Posted in MG Novels, So Many Good Books

The Elephant’s Girl

Marvelous Middle Grade Monday

Celesta Rimington‘s novel, The Elephant’s Girl (Crown Books for Young Readers, 2020), is such an amazing book. I love the first line: “The wind and I have a complicated relationship.” But it’s not only the wind that talks to Lex.

Twelve-year-old Lexington literally lives at the zoo. She was brought there by a tornado; sheltered by an elephant, Nyah; found by a ghost, and taken in and named by the zoo’s train engineer, Roger Marsh. She doesn’t know her actual birthday, who her parents were, or where she came from. And now after seven years, Lex is finally old enough to help with the elephant training sessions. What she doesn’t expect is that Nyah will communicate with her through images. How is she supposed to figure out what they mean?

Celesta has another novel out called Tips for Magicians. I’ll have to check it out. If you want to know more about the author, go to her website where you can read some fun facts.

Posted in Craft, The Nitty Gritty of Children's Writing

Showing the Passage of Time

Writer Jami Gold said, “Time—just like location—establishes our story’s setting, which anchors readers in our story.”

There’s a movie that does a marvelous job of showing passing of time. In it the character is literally walking through different seasons. It takes a very short time on screen but we know without a doubt that a year has passed.

We want readers to have a sense of time passing in written stories as well. How do we do that?

Use simple transitions to show time has been skipped. This is where we get to tell. “That evening…” “The next morning…” “Two days later…” “After school…” “He showered and dressed…” We are summarizing nonimportant happenings to get on with the story.

State the time in the text. Or day of week. Or date. Or season. “Leslie checked the time on her phone. 7:32 a.m. If he didn’t show up soon, they’d be late to school. 7:35.” “On the first day of spring break…”

Show the time with what is in the sky. “The rising sun peeking through the window…” “The moon glow…” Mention the stars and the reader will assume night.

Use events to show time. It can be a countdown: “Only one more week until my birthday.” Or can be days counted since an event: “It’s been three hours/days since…” Or it can be a wait and payoff. “In six and a half days Stella would finally see her best friend.” The next scene might be at the airport as the friend exits the gate.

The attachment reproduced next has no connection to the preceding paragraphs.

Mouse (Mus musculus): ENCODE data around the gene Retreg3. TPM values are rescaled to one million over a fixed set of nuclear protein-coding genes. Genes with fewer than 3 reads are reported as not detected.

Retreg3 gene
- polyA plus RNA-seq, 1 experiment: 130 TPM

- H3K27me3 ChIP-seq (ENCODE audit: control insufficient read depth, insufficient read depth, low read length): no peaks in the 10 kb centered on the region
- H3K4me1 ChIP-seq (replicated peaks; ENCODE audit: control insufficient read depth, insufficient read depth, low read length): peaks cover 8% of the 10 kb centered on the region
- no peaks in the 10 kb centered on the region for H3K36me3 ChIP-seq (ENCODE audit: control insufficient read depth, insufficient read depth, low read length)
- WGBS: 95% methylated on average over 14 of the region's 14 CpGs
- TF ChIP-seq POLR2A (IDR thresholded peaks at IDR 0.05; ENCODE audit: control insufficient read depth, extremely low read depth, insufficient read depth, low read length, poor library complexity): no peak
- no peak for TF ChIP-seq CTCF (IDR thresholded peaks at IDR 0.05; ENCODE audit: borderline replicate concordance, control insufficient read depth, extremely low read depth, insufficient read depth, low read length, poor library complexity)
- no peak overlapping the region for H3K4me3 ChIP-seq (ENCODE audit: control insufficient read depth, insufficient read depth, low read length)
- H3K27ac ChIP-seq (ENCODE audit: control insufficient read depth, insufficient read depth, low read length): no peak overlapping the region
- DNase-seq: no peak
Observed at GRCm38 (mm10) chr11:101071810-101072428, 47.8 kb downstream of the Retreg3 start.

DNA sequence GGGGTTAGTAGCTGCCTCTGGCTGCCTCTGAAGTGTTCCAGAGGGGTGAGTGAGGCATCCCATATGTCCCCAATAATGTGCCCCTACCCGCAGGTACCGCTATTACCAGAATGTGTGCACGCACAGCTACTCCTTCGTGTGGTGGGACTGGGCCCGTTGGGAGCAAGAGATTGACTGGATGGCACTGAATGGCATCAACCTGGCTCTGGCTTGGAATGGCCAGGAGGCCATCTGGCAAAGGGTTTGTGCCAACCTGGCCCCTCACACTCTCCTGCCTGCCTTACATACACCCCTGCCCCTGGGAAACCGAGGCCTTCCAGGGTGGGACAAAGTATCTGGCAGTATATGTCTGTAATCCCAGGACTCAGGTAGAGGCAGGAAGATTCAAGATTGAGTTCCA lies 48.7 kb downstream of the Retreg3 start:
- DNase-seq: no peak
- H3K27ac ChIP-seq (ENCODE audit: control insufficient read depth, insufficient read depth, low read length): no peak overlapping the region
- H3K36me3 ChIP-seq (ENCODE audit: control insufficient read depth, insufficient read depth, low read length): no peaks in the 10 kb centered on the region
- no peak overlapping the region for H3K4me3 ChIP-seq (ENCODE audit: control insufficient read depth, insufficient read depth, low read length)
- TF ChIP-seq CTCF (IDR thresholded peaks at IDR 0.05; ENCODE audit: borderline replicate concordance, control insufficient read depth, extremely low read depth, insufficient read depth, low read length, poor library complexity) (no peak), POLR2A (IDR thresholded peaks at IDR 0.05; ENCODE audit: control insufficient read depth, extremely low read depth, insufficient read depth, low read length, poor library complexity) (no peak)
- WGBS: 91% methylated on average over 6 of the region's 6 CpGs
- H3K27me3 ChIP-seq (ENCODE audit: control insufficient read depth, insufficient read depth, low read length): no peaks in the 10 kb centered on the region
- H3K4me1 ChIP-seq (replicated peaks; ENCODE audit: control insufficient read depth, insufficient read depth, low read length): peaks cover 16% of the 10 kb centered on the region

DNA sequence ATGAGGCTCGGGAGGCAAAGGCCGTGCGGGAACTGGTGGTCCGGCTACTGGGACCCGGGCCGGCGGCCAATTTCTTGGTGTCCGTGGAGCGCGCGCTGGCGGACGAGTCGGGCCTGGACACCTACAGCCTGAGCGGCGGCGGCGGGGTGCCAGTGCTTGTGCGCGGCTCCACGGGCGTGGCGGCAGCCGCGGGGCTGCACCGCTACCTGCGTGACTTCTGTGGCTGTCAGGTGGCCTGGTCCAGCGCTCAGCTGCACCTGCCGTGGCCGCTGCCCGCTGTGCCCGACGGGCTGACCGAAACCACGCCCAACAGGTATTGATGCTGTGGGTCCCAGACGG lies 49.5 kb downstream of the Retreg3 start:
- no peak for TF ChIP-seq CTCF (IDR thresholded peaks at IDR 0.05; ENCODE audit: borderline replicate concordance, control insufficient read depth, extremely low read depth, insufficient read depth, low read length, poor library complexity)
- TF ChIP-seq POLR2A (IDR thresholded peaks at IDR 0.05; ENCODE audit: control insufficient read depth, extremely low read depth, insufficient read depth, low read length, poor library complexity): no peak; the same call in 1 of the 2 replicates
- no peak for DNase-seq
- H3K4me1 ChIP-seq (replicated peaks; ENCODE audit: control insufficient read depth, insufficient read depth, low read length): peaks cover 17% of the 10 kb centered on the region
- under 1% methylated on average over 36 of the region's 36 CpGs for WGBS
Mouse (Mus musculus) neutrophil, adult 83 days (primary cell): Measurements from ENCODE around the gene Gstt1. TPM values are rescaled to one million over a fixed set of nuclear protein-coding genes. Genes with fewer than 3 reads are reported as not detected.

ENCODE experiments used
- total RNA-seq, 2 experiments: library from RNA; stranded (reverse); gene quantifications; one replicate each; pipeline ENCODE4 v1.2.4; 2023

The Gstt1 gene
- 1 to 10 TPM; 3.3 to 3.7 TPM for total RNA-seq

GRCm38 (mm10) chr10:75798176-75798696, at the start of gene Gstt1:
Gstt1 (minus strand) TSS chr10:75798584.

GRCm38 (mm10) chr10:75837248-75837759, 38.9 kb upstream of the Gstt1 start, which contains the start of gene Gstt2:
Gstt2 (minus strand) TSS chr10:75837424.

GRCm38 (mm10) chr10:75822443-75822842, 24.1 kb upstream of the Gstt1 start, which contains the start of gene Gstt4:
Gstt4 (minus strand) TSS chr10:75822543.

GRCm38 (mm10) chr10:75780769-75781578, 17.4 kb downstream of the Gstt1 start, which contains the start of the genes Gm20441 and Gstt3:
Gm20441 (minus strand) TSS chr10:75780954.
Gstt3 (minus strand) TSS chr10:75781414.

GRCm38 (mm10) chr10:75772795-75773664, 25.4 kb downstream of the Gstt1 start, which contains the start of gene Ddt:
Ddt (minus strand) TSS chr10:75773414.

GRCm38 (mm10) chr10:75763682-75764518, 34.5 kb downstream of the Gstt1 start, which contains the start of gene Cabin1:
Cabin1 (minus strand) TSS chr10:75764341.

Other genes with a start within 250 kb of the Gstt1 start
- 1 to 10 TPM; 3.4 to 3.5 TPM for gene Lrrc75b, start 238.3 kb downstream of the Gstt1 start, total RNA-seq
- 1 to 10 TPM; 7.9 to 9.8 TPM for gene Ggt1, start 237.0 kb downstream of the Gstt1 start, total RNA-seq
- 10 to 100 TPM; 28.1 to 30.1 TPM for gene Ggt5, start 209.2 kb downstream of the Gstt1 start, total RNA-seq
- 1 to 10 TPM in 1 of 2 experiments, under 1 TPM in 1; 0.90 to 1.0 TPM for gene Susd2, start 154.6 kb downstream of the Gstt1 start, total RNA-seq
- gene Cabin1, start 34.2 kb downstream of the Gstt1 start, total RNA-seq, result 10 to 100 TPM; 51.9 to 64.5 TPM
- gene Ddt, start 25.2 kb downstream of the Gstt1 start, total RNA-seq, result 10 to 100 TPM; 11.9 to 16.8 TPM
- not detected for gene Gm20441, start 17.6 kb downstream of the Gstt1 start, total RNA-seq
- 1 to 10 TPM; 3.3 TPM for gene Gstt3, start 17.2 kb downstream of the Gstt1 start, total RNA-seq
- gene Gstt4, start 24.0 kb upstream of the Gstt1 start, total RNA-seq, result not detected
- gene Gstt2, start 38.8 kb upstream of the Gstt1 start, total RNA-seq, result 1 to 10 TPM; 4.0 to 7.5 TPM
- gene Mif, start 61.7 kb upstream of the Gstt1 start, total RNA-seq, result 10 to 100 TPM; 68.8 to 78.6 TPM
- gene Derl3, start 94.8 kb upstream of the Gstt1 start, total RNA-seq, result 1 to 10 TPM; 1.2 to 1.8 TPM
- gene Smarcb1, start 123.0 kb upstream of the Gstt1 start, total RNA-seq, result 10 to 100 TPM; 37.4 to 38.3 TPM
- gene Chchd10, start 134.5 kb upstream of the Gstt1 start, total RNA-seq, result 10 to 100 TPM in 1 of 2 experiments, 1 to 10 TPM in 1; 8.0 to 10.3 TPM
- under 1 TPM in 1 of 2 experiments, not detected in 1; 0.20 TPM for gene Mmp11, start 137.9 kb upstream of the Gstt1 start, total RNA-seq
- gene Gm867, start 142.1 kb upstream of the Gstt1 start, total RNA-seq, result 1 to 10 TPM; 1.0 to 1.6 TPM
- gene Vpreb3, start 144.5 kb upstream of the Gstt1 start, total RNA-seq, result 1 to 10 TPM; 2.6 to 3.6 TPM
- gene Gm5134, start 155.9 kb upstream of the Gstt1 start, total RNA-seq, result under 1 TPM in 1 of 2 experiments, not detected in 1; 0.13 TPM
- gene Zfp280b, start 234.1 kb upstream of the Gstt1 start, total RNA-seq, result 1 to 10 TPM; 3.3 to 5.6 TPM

Use physical cues. “Oh, great, it’s that time of the month again.” “Dad’s chin was scratchy on my cheek” could indicate evening. “The dew on the grass was cold on my bare feet” probably means morning.

Scene breaks can indicate time has passed. If the end of one scene shows a character studying for a final then heading to bed, and the next scene shows him in the classroom taking the test, the reader will assume the night has passed.

In addition, remember time is relative. Waiting 15 minutes to be called in the doctor’s office can feel like a long time. We might be aware of things we normally ignore such as a pattern in the couch across from us. Or the finger smudges on the window. Or the buzz of the lights. On the other hand, when a crisis is happening, we might only focus on the main thing—the charging bear.

Also, think how kids the age of your character in your manuscript view time. Author Elizabeth Varadan said, “In a child’s life, a week, a month, a few months, can feel like forever.” My great-niece who is seven recently said, “…it takes a thousand years before I get a year older!” A child character will not be talking about how quickly the years or even months pass—that’s an adult reaction. Though a kid might think summer vacation goes by too fast.

Robert Wood said in his article on time, “a compelling sense of time passing can bring a story to life in ways you’d never expect.” By contrast, if too many things happen in a specified time period to be possible, we can lose readers’ suspension of disbelief.

Do you know what time it is in your story?

If you need help keeping track of that time, perhaps this post on timelines will be helpful.

Posted in PB, So Many Good Books

Escape Goat

Often celebrity books irritate me. Many are published because of WHO the author is–not the quality of the writing. Some break basic rules that would normally get a picture book rejected. But celebrity names sell, so editors often don’t get much editorial control. That said, I recently enjoyed a book published by a celebrity. Probably helps she’s a writer. *smiles*

Escape Goat (Harper, 2020) by Ann Patchett and illustrated by Robin Preiss Glasser is definitely more than a book with a punny title.

A little goat decide to escape to the see the great world. He samples a cabbage from the garden, and then starts getting blamed for all kinds of mishaps on the farm. Mr. Farmer raises the fence on the goat pen. Goat still escapes and is blamed again. Mr. Farmer raises the fence more so goat can’t jump over. But he can scoot under. Again, he’s blamed. Until the farmer’s daughter speaks up.

At first, I was taken aback by all the lying in this book, but then I realized how it could create such great discussions between adults and children reading the book. Probably most of us have at one point tried to blame our actions on someone else–this story takes it to the ridiculous. That makes it easy to talk about the subject.

Ann Patchett is a well-published author of many adult books. This is her second children’s book. Read more about her here.

Robin Glasser may be a familiar name as she illustrated the Fancy Nancy books. Before she was an illustrator she was a ballet dancer and you can see influence from dance in some of the illustrations in this story. Read more about her here.